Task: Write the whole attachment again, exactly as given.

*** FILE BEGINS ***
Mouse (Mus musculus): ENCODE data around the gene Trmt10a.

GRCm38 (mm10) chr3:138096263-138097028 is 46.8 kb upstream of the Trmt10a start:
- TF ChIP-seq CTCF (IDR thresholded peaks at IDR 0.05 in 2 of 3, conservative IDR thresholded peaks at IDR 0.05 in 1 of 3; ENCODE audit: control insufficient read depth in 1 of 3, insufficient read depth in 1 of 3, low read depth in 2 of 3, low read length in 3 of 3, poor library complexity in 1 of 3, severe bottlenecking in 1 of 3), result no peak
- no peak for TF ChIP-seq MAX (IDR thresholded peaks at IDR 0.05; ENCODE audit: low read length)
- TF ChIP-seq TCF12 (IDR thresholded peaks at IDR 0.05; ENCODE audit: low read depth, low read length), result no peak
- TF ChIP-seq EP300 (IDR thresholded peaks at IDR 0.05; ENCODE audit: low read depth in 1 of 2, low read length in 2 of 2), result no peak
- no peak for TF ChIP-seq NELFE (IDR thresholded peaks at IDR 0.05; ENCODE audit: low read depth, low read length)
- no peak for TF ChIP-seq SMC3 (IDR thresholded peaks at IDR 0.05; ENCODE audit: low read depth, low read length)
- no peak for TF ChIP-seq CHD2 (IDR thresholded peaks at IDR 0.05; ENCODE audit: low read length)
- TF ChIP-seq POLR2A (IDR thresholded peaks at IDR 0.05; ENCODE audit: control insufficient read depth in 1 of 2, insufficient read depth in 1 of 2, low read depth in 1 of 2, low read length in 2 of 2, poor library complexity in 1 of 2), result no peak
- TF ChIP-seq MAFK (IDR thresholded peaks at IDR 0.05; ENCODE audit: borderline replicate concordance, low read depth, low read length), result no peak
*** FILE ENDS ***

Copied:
Mouse (Mus musculus): ENCODE data around the gene Trmt10a.

GRCm38 (mm10) chr3:138096263-138097028 is 46.8 kb upstream of the Trmt10a start:
- TF ChIP-seq CTCF (IDR thresholded peaks at IDR 0.05 in 2 of 3, conservative IDR thresholded peaks at IDR 0.05 in 1 of 3; ENCODE audit: control insufficient read depth in 1 of 3, insufficient read depth in 1 of 3, low read depth in 2 of 3, low read length in 3 of 3, poor library complexity in 1 of 3, severe bottlenecking in 1 of 3), result no peak
- no peak for TF ChIP-seq MAX (IDR thresholded peaks at IDR 0.05; ENCODE audit: low read length)
- TF ChIP-seq TCF12 (IDR thresholded peaks at IDR 0.05; ENCODE audit: low read depth, low read length), result no peak
- TF ChIP-seq EP300 (IDR thresholded peaks at IDR 0.05; ENCODE audit: low read depth in 1 of 2, low read length in 2 of 2), result no peak
- no peak for TF ChIP-seq NELFE (IDR thresholded peaks at IDR 0.05; ENCODE audit: low read depth, low read length)
- no peak for TF ChIP-seq SMC3 (IDR thresholded peaks at IDR 0.05; ENCODE audit: low read depth, low read length)
- no peak for TF ChIP-seq CHD2 (IDR thresholded peaks at IDR 0.05; ENCODE audit: low read length)
- TF ChIP-seq POLR2A (IDR thresholded peaks at IDR 0.05; ENCODE audit: control insufficient read depth in 1 of 2, insufficient read depth in 1 of 2, low read depth in 1 of 2, low read length in 2 of 2, poor library complexity in 1 of 2), result no peak
- TF ChIP-seq MAFK (IDR thresholded peaks at IDR 0.05; ENCODE audit: borderline replicate concordance, low read depth, low read length), result no peak